and (2) tal reinforcement, kips

PC[ JOURNALIMarch-April 1984 35


0 = angle of tendon inclination, deg (h) If the environment is nonhostile
Per = cracking load for section with and minor cracking can be tolerat-
no supplementary reinforce- ed, the limit state would consti-
ment as calculated from Eqs. (1) tute the load at which crack
and (2), kips widths became excessive [greater
These equations are valid only for than about 0.012 to 0.013 in. (0.3
reinforcement amounts and locations to 0.33 mm) as currently implicitly
designed in accordance with the provi- specified].
sions presented later. Since there is less danger of loss of life
in the second group, a higher probabil-
ity of occurrence can be tolerated than
LIMIT STATE DESIGN in the case of the ultimate limit state.
The design philosophy for these two
In general, when a structure or stntc- limit states is to arrive at a best estimate
tural element becomes unfit for its in- of the highest load that will come into
tended use, it is said to have reached a the structure with respect to a particular
limit state.7 Limit state design is a de- limit state. This load is then multiplied
sign process which involves identifica- by an appropriate load factor which
tion of all possible modes of failure takes into account possibilities of over-
(limit states), determination of an ac- load, in addition to anticipated varia-
ceptable level of safety against occur- tions in the maximum load due to mate-
rence of each limit state and considera- rial tolerances.
tion by the designer of the significant This new load (with safety factor in-
limit states. Limit states for the post-ten- cluded) must he less than the best esti-
sioned anchorage zone fall into two mate of the nominal resistance of the
basic groups: structure to a particular limit state mul-
1. Ultimate limit states which are re- tiplied by a strength reduction factor (
lated to the structural collapse of part or factor) which takes into account both the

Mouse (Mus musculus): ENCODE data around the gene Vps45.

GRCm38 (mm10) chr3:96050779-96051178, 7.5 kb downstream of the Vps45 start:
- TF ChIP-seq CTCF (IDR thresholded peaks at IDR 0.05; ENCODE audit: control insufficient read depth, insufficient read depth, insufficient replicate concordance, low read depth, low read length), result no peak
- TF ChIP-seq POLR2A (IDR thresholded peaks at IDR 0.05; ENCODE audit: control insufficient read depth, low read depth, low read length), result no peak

all of the structure. Such a limit state undesirability of a particular type of
should have a low probability of occur- failure, as well as the possibility of ma-
rence since it may lead to loss of life and terial and construction defects (for ex-
major financial losses. Ultimate limit ample, substandard concrete).
state for the post-tensioned anchorage Expressed in equation form:
zone would be evidenced by:
( PP.5) (LF) -- 4' Pnon LS t 5)
(a) Explosive rupture of the anchpr-
where
age zone.
P, = best estimate of highest load
(b) Complete side face blow-out of a
to come onto structure at a
multiple strand curved tendon at
particular limit state
the point of maximum curvature.
best estimate of nominal
2. Damage limit states which are re- strength of structure with re-
lated to damage of the structure in the spect to a particular limit
form of premature or excessively wide state
cracks, For the post-tensioned anchor- LF = load factor representing a
age zone the damage limit state falls into factor of safety against reach-
two categories: ing a particular limit state
(a) If the environment is a hostile one = strength reduction factor
(corrosion and freeze-thaw dam- which accounts for material
age possibilities), formation of any and constriction defects and
tendon path crack would consti- undesirability of a particular
tute a damage limit state. limit state

36
LIMIT STATE DESIGN FOR there is no practical bound on the upper
limit of the load due to misloading. With
CRACKING prestressing forces, the tensile strength
Under the ACI Building Code the of the tendon imposes a practical upper
maximum permissible specified tempo- bound. For the ultimate limit state, the
rary prestressing load to be applied to nominal maximum stressing load on the